Inspiration by Ashley Thomas
Inspiration is a hot word of irritation for people with disability. It is often said within our community, “I am so tired of being called an inspiration when I am just doing my grocery shopping”. Why?
Many feel that they are doing the same mundane things that all must do, only, using a wheelchair, without sight or on a prosthetic leg. Our “normal” wants to respond with, “You are walking on the trail, so why am I an inspiration to be “walking” on the trail in my wheelchair?”
The scene can be played out in many ways. But the conclusion is often the same from the perspective of the person with a disability. I am not an inspiration; I am working like everyone else. I am cooking my dinner like everyone else. I am getting exercise like everyone else. I often wonder if the idea of trying to “be” like everyone else, we, as people with disabilities, lose the concept behind the word, inspiration. A word that I believe is spoken to be a compliment.
When searching Google for the definitions of “Inspiration” I found several. The Merriam Webster gives an interpretation of ‘Sainthood’, ‘a divine influence or action on a person believed to qualify him or her to receive and communicate sacred revelation’. Okay, let me clear the air here. I do personally believe that anyone born with a disability or anyone who acquires a disability has value, purpose, and a unique gift. However, I do not believe we were touched by a divine finger that now qualifies us to give sacred revelation.
The next definition I found that came up on Google is: ‘the process of being mentally stimulated to do or feel something, especially to do something creative’. Hmm, this sounds a little more grounded. No, it does not make me feel like I was sainted by disability. Let me keep looking. Third times a charm.
My final search took me to Urban Dictionary. They always have a little different twist on words and phrases that morphed into something different over time and with culture. This is what the Urban Dictionary had to say about Inspiration: ‘That feeling inside you that makes you want to try new things. It gives you hope inside and makes you see the world differently. If it’s powerful enough, it can persuade you to do anything’.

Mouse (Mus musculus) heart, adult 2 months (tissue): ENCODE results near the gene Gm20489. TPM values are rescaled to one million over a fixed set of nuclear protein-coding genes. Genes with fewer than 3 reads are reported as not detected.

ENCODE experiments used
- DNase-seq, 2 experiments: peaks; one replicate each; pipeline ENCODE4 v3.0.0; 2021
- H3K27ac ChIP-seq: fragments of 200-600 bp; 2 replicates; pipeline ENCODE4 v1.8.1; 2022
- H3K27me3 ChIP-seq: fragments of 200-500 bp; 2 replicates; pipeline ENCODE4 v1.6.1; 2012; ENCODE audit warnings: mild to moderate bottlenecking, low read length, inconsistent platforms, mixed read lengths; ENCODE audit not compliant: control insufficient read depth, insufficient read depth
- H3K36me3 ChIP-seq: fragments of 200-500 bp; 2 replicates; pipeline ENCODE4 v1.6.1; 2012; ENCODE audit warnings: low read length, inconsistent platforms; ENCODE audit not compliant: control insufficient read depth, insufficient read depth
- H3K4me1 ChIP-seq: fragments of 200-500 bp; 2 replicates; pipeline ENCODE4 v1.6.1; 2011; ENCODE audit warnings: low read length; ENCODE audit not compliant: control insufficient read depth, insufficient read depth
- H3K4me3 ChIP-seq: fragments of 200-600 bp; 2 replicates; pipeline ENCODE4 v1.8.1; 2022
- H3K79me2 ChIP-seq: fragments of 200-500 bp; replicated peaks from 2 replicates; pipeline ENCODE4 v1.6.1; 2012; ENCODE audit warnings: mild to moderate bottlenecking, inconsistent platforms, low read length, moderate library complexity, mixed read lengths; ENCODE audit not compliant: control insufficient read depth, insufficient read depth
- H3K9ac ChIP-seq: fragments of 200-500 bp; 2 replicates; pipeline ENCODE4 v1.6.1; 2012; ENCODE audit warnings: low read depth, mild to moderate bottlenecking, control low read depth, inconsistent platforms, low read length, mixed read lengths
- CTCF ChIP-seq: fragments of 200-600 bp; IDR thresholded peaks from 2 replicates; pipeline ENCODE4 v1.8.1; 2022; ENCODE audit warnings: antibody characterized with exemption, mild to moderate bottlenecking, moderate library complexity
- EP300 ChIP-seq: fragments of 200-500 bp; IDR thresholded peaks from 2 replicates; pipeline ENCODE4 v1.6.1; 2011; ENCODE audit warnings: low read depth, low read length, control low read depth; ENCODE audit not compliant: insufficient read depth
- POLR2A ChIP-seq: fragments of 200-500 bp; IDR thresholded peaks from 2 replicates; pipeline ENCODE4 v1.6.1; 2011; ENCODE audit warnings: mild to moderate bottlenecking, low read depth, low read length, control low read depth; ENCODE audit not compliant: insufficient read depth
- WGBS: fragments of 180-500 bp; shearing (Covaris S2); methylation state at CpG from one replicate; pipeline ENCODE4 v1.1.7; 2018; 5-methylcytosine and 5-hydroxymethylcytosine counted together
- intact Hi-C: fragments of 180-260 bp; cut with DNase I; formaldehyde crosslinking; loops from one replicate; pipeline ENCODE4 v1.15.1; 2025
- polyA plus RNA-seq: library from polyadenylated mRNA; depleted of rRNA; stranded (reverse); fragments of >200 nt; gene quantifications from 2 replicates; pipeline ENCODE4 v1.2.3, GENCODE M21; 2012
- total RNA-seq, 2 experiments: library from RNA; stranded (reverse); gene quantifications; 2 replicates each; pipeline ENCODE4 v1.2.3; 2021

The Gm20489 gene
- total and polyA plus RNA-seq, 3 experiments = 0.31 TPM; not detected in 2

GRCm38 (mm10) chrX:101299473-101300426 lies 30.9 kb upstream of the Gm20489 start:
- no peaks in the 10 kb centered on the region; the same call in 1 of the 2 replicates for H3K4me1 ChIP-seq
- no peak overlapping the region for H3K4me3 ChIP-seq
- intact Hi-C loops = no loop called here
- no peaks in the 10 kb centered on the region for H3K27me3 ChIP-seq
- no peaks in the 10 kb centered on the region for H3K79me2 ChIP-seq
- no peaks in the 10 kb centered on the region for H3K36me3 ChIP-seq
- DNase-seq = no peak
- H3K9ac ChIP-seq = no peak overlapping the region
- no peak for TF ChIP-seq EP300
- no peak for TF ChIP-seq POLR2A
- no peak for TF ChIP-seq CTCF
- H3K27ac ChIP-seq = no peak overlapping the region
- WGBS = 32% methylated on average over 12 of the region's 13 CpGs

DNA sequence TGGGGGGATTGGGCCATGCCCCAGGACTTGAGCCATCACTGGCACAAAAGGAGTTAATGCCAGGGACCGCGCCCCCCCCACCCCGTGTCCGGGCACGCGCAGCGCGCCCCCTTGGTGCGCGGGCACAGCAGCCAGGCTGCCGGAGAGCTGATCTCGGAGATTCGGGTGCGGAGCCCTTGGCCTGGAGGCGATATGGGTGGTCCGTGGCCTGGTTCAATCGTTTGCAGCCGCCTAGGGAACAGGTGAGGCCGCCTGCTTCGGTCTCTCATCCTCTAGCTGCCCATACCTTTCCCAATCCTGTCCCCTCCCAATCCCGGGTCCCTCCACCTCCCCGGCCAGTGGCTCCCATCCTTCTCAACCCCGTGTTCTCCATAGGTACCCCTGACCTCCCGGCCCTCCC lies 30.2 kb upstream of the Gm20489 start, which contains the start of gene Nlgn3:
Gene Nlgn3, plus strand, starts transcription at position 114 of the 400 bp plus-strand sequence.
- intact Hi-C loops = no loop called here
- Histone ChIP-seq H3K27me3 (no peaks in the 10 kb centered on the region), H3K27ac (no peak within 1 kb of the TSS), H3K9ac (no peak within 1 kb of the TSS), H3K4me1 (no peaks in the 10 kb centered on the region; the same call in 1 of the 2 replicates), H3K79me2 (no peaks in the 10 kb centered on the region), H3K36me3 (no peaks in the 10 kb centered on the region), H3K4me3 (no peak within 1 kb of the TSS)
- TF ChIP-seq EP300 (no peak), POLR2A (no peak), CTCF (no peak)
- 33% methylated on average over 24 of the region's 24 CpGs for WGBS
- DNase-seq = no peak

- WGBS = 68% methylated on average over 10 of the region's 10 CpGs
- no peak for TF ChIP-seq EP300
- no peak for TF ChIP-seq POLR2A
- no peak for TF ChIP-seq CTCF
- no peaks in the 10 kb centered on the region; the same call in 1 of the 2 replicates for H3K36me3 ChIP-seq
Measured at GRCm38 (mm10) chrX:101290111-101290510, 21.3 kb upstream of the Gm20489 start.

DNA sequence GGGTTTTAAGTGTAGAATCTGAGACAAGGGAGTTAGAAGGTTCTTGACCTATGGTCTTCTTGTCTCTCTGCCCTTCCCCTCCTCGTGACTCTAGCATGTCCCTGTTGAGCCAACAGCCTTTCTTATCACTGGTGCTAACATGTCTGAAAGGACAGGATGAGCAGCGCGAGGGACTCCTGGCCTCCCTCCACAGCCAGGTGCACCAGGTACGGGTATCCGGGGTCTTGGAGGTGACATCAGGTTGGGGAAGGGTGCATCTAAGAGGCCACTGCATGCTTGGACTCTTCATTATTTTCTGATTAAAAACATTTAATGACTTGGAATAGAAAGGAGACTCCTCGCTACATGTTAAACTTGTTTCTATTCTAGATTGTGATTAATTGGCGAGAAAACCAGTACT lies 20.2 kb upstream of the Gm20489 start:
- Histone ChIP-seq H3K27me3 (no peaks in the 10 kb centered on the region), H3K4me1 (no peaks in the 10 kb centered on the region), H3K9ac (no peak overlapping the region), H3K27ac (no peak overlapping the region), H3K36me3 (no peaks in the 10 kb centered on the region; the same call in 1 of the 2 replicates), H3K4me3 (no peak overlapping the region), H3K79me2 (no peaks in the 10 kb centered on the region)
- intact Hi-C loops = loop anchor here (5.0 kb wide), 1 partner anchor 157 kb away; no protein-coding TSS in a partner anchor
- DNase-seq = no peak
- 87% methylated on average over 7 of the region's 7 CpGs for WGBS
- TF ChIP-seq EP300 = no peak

I think I like the definition from the Urban Dictionary the best. Let’s break this down.
When someone tells me that I inspired them they are saying that I, through my “normal” action, deed, or being, created a feeling inside them that makes them want to try new things.
Wow! If being a wheelchair user creates in someone else’s mind the motivation to be open and to see or act differently, that is an honor. Let’s keep going along this line.
The next part of the definition is that inspiration gives one hope inside and MAKES one see the world differently! Can I hear an Amen? The chair, someone who is blind, someone who uses a power-chair, someone who is missing a limb, absolutely causes the world we call “Able-Body” the ability to see the world differently! If my Inspiration is powerful enough to impact a person to be persuaded to do something, boy, I can make a difference in the part of the world that I live.
My dear friends with disability I would like to challenge our attitudes when someone shares with us the words: “You Inspire Me”.
Can we own it?
What do I mean by this? Yes, I am shopping for a family of 5, like many others. However, pushing a cart at Costco that weighs 300 pounds, navigating between the crowds, not hitting or running over anyone, in a wheelchair IS different. I am doing a common skill that is not too difficult when all the body parts are working, but with grace and skill in a chair.
Can I hear a, “Well yes, I guess that is an inspiration- a new perspective, a skill, and ability!”
Likewise, often when I am at the gym, I will hear the phrase, “You inspire me”. Well, yes, I am working out, I am busting my body like all the other folks at the gym at 5 am… or am I? Did I jump out of bed, run into the bathroom, shift clothes quickly, dash to the car, jump in, drive to the gym, hop out?… No the energy that I spent to just get to the gym, one could qualify as a small workout. Did I inspire someone’s perspective to be challenged to do a little harder workout at the gym because my workout took a lot more effort? For the new person who is learning the gym for the first time, feeling uncomfortable with the whole gym scene, did I persuade them to not be afraid to try because I did?
Wow, that is powerful. What an honor to have someone say you inspired them to change a perspective, motivate to action, and influence change.
I decided to get beyond it, and say, “thank you”. The spirit of which it was given is for good. I will show humble thanks to the compliment, because I had the great privilege to influence for good, just by me doing me, being in the community, as a regular Jo who uses a wheelchair. Now if being “called out” in an ordinary circumstances makes you feel uncomfortable, that is another blog. To that end, may I challenge all my friends with disabilities to say thank you when you get the privilege to be an inspiration?